New legislation being considered that would radically alter current Japan Coast Guard policy toward how it engages foreign vessels in Japan's waters could inadvertently hurl the region toward a hot conflict involving China.
The new proposed law comes at a moment of more frequent and heightened incidents between Chinese and Japanese vessels around the contested Senkaku islands near Taiwan (and which happen to also be claimed as Taiwan's). Currently Japan doesn't have a mechanism which would activate its Self-Defense Forces in any entanglement with Chinese fishermen landing on the islands, which might escalate to involve Chinse military patrols.
But that could change, especially after Beijing recently allowed its own coast guard to be militarized at a moment it attempts to stave off regional rivals' claims to islands in the East and South China Seas. Tokyo is preparing to beef up is own ability for an immediate and rapid response, as Nikkei details of the new legislation: "The Japanese government says the Police Duties Execution Act allows ships to fire on vessels to halt an unauthorized landing," Further it explains, "If the police or coast guard is unable to mount an adequate response, then a phone call and a snap decision by the Cabinet would mobilize the Self-Defense Forces to a police operation."
And here's more on why Japan considers the beefing up of its rules of engagement necessary, according to Nikkei:
Unconvinced, LDP lawmakers involved in defense policy last week put together a proposal for legislation that "fills the gap."
The document calls for amending Japan's coast guard law. The changes would allow coast guard vessels, within the bounds of international law, to use arms against foreign ships that refuse to comply with expulsion orders.
The caucus is also pushing for rules that would allow the deployment of the Japanese Ground Self-Defense Force to remote islands in advance to cut down on the response time in the event of a hostile situation.
It would take current potential conflict situations that previously were dubbed 'gray-zone' matters - which fall short of allowing for hostile engagement - and would effectively allow for the weaponization of the coast guard to stave off a surprise takeover of an island (such as in the Senkakus).
The Nikkei report describes that one common emerging view among Japanese officials is that China is indeed preparing to dramatically scale-up its presence in the Senkakus and other contested islands in a bid to assert control.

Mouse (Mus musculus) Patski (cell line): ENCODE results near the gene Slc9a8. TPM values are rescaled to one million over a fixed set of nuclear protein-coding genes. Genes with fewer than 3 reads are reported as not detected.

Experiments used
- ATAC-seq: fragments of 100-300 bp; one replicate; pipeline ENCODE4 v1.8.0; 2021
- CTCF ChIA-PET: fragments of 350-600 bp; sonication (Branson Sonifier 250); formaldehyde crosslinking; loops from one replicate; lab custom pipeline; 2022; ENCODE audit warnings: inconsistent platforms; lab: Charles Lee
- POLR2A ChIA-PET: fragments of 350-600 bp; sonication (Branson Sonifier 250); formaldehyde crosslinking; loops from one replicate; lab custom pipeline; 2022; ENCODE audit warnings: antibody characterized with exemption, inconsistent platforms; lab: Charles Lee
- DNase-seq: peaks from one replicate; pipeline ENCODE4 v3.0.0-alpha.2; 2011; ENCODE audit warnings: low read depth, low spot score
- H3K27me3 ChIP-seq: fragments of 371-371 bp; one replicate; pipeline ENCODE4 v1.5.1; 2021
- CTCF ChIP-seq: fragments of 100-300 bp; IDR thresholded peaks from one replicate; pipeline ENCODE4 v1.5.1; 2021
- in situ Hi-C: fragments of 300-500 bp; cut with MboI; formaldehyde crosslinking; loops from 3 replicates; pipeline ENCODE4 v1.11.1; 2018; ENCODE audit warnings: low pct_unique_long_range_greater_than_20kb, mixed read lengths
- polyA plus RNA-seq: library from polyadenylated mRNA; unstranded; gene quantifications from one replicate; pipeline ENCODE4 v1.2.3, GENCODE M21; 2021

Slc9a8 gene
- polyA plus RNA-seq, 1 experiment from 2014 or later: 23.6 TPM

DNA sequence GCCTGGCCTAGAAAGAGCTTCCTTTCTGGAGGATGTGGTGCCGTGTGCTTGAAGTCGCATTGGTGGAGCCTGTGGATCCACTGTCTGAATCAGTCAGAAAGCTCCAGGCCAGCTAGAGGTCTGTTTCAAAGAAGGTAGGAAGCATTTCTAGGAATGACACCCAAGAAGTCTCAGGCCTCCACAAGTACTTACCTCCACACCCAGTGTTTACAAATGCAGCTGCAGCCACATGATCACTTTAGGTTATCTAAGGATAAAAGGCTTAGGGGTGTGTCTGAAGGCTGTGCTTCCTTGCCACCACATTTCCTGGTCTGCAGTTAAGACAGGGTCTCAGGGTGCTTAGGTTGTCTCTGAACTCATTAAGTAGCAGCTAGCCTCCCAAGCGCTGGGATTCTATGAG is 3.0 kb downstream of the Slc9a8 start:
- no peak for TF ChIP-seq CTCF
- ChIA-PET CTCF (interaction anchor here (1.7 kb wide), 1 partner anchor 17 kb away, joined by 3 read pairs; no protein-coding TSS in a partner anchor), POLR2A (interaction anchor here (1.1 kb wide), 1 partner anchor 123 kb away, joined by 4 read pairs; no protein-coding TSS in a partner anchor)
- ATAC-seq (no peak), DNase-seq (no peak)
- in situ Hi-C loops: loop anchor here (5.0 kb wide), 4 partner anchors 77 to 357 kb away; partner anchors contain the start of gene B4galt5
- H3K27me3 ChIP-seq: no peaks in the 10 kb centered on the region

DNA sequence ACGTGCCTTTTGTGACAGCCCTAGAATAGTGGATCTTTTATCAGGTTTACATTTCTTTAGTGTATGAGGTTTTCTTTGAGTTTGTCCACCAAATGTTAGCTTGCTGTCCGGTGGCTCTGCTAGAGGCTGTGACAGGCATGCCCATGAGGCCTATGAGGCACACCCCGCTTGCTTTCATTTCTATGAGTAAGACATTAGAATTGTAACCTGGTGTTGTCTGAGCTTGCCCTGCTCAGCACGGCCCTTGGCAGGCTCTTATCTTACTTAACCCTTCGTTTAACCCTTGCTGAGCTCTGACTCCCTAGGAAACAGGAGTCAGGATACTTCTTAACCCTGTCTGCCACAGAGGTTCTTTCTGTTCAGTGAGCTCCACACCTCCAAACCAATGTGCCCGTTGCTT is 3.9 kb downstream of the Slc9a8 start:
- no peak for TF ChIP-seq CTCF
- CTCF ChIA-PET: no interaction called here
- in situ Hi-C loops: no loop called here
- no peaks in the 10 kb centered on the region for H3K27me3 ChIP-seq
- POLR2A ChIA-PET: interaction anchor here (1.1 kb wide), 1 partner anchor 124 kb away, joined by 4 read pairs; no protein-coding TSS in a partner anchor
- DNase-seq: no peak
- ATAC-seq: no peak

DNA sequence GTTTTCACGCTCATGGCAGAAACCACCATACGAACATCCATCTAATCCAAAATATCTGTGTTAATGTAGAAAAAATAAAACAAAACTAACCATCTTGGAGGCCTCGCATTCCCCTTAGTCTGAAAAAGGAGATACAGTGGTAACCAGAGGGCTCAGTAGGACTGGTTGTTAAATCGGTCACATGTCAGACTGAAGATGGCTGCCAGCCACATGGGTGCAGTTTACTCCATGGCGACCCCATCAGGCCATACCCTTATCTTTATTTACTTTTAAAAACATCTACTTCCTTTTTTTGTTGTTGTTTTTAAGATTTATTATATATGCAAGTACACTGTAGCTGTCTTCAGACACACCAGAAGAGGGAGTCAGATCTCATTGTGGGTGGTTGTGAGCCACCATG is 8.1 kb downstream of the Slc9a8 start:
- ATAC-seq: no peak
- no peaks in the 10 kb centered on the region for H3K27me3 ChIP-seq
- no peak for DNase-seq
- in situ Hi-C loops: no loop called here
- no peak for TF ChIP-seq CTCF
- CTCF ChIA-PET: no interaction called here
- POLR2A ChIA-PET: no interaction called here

This, the report says, is likely to lead to a "nightmare scenario" for the Japan Coast Guard, which goes something like this:
A Chinese fishing boat breaks down near Japan's Senkaku Islands. China, which claims the islands and calls them the Diaoyu, instructs its own coast guard to protect the boat. The fishermen land on one of the islands to wait for repair parts, ignoring warnings by Japan. Amid tension and confusion, alarmed China coast guard personnel start firing at their Japanese counterparts.
Amid repeated Chinese incursions in waters near the Senkakus, such scenarios are not out of the question any more. Discussions within Japan's ruling party have reignited regarding the need for legislation that explicitly lays out the rules of engagement in such cases.
China has spent years warning Tokyo over the islands which have been contested for over a century, with the United States officially recognizing Japan's claims over the uninhabited islands, and with Biden previously reiterating America's commitment to protective them in accord with Article 5 of the US-Japan Security Treaty.
Despite Japan laying claim to the islands since 1895 China began strongly reasserting claims especially in the 1970s, triggering a crisis which became more acute after in 2012 when Japan's government purchased three of the disputed islands from a private owner. The area is considered potentially resource-rich, including likely oil and gas reserves, along with being considered excellent fishing grounds and close to key shipping lanes.